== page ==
LONDON—U.K. Business Secretary Sajid Javid said he will convene a special meeting of two dozen senior figures from across the economy this week as he seeks to reassure British businesses scrambling to assess the ramifications of last week’s referendum vote to leave the European Union.
In a letter in London’s Sunday Times, Mr. Javid described Britain’s economy as having “strong foundations,” saying recent successes have positioned the country to better withstand market turbulence. He encouraged businesses “to take advantage of the opportunities that Brexit brings.”
In the wake of the vote, businesses big and small have scrambled to assess how Britain’s departure from the EU might affect them—from trade and investment to staffing. Adding to the strain, executives face a potentially drawn-out political handover from Prime Minister David Cameron to a successor, who will then start negotiations with Brussels over a withdrawal. Those talks could last as long as two years after they begin.
A spokesman for the Confederation of British Industry, a trade group, said Sunday the organization is beginning a detailed consultation process with its members. “Businesses want to explore how we can retain as much access to the single market as possible, access to skills, and to the 53 EU trade deals,” the spokesman said.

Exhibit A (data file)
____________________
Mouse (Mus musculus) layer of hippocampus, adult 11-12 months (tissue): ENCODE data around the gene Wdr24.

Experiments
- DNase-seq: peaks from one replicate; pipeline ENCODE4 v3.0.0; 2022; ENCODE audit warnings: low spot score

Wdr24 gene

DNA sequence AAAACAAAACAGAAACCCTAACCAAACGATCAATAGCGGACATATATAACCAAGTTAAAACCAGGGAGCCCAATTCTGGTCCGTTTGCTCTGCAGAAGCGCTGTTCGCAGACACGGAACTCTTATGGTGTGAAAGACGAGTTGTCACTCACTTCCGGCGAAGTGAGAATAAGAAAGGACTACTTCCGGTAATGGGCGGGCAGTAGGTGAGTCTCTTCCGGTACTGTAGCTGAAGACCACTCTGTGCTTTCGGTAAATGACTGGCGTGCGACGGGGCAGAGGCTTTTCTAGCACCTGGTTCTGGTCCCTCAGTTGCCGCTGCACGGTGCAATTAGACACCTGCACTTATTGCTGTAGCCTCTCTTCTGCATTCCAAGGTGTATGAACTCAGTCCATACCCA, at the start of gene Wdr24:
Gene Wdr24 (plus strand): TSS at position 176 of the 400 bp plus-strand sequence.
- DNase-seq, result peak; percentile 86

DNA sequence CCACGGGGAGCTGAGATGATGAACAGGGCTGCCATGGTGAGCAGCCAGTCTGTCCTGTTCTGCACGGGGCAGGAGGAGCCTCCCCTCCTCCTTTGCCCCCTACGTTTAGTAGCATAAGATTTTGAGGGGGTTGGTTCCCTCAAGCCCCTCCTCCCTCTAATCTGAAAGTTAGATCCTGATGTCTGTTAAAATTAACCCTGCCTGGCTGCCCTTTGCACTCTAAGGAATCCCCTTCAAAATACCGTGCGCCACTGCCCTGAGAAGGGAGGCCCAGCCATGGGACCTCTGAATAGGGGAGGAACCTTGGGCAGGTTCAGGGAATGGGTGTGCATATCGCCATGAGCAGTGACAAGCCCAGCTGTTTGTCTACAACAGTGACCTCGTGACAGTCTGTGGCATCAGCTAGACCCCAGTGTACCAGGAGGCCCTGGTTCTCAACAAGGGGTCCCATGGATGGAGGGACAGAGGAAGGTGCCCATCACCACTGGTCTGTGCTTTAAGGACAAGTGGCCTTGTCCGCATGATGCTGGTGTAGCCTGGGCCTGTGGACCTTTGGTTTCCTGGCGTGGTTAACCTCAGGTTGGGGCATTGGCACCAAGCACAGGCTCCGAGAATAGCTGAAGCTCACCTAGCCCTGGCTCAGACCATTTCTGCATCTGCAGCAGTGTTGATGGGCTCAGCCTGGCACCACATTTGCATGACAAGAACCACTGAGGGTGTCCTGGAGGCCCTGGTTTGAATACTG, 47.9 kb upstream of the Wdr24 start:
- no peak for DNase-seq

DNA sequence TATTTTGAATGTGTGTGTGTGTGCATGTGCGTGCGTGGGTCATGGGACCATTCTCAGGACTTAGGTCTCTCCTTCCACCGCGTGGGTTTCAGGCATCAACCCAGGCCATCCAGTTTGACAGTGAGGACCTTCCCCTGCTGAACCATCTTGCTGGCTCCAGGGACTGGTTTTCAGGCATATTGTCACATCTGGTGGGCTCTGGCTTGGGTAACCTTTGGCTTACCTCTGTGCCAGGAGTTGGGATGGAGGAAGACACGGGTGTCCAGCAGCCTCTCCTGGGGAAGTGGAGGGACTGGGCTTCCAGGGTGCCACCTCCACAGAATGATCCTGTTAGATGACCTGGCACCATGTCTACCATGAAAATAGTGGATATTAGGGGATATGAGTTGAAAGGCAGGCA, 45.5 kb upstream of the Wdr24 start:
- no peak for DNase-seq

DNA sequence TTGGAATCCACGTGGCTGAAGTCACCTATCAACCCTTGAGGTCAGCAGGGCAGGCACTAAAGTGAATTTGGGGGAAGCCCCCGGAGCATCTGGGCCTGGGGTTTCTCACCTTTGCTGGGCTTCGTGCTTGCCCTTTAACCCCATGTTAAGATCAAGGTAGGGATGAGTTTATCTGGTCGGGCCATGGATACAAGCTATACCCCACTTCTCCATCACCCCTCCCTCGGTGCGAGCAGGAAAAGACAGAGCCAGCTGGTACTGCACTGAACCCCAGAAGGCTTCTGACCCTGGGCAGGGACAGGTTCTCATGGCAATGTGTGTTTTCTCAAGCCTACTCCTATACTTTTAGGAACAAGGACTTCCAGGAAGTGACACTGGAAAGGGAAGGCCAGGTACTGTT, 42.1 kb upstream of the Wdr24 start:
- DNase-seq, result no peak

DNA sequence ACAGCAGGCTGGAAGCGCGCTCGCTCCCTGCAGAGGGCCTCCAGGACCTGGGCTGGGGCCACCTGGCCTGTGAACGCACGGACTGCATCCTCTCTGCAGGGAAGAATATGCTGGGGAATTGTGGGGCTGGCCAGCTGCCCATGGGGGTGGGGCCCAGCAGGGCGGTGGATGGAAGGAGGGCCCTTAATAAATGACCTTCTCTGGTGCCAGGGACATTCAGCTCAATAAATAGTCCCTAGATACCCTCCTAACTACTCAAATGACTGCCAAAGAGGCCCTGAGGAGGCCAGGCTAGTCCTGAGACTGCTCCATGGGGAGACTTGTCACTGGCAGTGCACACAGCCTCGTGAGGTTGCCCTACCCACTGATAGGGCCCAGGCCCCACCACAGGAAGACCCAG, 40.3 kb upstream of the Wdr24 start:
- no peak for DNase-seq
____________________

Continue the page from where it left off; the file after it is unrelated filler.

Separately, the British Chamber of Commerce said market stability and political clarity were the main things businesses need right now and that the government must deliver a detailed plan on how it plans to support the economy.
“The health of the economy must be the number one priority—not the Westminster political postmortem,” said BCC Acting Director General Adam Marshall. “Firms across the U.K. want an immediate and unambiguous statement from the prime minister on next steps, along with a clear timeline for the U.K.’s exit from the European Union.”
Mr. Javid was a supporter of remaining in the EU, aligned publicly in Britain’s split Conservative Party cabinet with Mr. Cameron.
But on Sunday, after the vote, he called on business to look for opportunities in the break, mirroring some of the business rationale used by the “Leave” camp.
“For all the downsides of leaving, those opportunities really do exist,” he wrote. “Freed from Brussels’ more bureaucratic tendencies we will be able to tackle the excessive red tape that can choke small businesses.” Mr. Javid said Britain will now be able to make its tax system even more competitive, allowing local businesses to grow and attracting investment from overseas.
“Whether you voted in or out, whether you run a kitchen-table startup or a multinational, if you’re involved in British business you should be involved in shaping its future,” he wrote.
Write to Saabira Chaudhuri at [email protected]